The N-methyl-D-aspartate NMDA) receptor has been clearly established as a key site of ethanol action, but the precise mechanism(s) by which ethanol exerts its effects remain unclear. Current research has identified two seemingly distinct phases of acute ethanol inhibition: an "early" (sub-second) phase in which channel function is directly inhibited by ethanol, and a "late" (minutes) phase in which induction of intracellular effector proteins modulates surface expression and intracellular trafficking of NMDARs. Two residues, phenylalanine 639 in TM3 of GluN1 and alanine 825 in TM4 of GluN2A, have been shown to be critically involved in mediating early phase inhibition of channel function by ethanol. In addition to these sites, work by our laboratory has shown that mutation of select residues in the Pre-TM4 region of GluN2B can drastically alter agonist potency while leaving ethanol sensitivity unchanged, implying ethanol acts subsequent to initial agonist-induced conformational changes. These data support recent models of NMDA receptor gating in which rearrangement of transmembrane linker regions (including the Pre-TM4 region) contributes significantly to channel gating, and that such topographical rearrangement helps define ethanol action on channel function. While early phase inhibition occurs regardless of subunit composition, late phase modulation of NMDA currents by ethanol appears to preferentially affect GluN2B-containing NMDARs in a brain region dependent manner via the induction of intracellular signaling cascades. A number of these cascades have been relatively well characterized, but it remains unclear if early phase inhibition of GluN2B-containing NMDARs defines the magnitude of late phase responses. In the proposed project, we will use whole-cell and single channel electrophysiological methods to probe the functional interactions of TM3/Pre-TM4/TM4 regions in defining early phase ethanol sensitivity. We will then introduce ethanol resistant receptors in GluN2B-knockout tissue via viral-transduction and using biochemical and electrophysiological methods, determine how early phase alcohol inhibition dictates late phase responses. The training opportunities afforded by this grant will not only contribute significantly to understanding the fundamental actions of alcohol, but as well greatly facilitate my long-term goal of becoming a successful independent investigator.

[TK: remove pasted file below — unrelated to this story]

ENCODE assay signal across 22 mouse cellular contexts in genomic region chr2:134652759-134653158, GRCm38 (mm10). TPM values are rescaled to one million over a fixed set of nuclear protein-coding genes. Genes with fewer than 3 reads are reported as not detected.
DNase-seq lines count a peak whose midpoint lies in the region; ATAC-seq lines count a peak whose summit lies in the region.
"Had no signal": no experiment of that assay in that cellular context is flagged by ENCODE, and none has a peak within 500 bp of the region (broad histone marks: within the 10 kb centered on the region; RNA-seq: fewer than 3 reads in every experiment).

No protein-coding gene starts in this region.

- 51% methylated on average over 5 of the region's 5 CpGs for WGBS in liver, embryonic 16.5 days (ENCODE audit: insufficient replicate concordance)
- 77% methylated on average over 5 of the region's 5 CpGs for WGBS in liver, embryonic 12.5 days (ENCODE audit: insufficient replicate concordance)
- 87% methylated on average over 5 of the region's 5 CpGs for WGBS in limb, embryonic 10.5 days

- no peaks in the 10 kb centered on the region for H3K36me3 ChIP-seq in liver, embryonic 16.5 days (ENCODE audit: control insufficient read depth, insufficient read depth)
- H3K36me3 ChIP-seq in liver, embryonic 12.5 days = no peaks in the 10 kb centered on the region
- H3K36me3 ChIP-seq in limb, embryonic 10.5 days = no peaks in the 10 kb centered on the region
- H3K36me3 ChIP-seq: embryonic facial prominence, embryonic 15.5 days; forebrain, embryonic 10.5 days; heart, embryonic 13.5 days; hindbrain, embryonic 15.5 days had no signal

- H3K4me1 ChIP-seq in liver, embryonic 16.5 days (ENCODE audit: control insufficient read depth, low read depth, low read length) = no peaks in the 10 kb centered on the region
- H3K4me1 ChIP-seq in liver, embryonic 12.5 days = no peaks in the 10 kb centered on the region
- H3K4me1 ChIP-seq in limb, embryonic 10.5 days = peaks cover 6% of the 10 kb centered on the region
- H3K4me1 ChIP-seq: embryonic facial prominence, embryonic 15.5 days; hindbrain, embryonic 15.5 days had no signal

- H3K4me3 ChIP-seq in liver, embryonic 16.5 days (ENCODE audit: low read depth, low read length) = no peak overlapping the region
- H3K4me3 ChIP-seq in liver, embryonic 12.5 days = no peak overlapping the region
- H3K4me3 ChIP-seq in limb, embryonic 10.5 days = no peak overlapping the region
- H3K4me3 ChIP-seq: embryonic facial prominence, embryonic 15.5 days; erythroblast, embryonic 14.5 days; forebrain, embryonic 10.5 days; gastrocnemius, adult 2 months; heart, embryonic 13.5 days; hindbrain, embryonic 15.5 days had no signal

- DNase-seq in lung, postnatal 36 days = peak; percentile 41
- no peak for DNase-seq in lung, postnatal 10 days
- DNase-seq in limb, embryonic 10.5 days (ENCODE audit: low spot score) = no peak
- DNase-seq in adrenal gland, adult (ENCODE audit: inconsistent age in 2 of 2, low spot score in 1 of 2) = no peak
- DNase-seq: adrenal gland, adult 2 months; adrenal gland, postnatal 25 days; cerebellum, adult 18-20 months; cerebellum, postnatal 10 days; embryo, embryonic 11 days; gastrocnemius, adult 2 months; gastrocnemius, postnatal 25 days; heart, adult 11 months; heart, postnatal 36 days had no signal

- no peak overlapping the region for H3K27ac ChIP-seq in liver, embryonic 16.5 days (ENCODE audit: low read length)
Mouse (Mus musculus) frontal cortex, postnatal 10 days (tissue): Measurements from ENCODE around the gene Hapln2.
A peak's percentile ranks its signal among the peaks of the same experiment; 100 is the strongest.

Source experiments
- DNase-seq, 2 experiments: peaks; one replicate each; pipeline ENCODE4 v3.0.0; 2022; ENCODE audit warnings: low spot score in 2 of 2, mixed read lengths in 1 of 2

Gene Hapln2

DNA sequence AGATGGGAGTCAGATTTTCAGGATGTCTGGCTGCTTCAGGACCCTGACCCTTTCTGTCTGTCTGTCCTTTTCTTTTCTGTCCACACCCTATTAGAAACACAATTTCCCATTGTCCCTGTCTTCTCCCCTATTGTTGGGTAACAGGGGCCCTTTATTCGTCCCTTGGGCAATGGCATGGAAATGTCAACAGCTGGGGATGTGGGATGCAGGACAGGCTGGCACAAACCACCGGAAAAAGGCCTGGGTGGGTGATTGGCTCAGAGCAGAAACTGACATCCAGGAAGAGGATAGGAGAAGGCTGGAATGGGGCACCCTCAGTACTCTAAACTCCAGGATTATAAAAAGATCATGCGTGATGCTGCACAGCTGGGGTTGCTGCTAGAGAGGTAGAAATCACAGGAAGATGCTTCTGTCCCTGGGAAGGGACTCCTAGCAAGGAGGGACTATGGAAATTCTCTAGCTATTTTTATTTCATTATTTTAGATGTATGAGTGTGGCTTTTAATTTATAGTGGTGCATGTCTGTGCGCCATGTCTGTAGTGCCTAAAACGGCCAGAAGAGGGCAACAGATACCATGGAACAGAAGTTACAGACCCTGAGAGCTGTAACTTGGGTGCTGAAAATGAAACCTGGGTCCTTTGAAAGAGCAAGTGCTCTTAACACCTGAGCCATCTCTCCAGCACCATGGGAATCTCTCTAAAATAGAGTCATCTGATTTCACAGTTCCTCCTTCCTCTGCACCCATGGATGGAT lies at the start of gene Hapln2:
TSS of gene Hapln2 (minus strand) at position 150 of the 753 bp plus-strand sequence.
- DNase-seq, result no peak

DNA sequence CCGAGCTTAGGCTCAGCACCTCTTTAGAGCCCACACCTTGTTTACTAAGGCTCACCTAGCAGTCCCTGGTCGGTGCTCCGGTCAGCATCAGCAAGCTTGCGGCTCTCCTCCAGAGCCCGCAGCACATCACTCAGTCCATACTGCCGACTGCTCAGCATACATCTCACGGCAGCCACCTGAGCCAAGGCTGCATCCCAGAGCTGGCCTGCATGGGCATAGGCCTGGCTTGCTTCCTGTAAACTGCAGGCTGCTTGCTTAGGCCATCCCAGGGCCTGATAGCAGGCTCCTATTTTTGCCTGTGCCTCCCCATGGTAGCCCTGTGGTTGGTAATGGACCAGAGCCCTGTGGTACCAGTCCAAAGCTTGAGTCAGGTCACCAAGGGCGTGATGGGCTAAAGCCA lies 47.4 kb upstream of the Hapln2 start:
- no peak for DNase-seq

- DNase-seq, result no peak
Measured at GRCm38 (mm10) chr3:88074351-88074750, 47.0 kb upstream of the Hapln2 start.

NMDA receptors are critical for a number of higher order cognitive functions, and have been shown to be a primary site of action for the widely abused drug alcohol. While a significant body of research has dichotomized ethanol action on NMDARs into two distinct phases, fast and slow, it remains unclear if the two phases are mechanistically linked. The proposed project will study these two phases of action and determine if there is a causal link between the two;the results of which will greatly enhance our understanding of the fundamental actions of alcohol and facilitate the development of novel therapeutic methods for alcohol abuse disorders.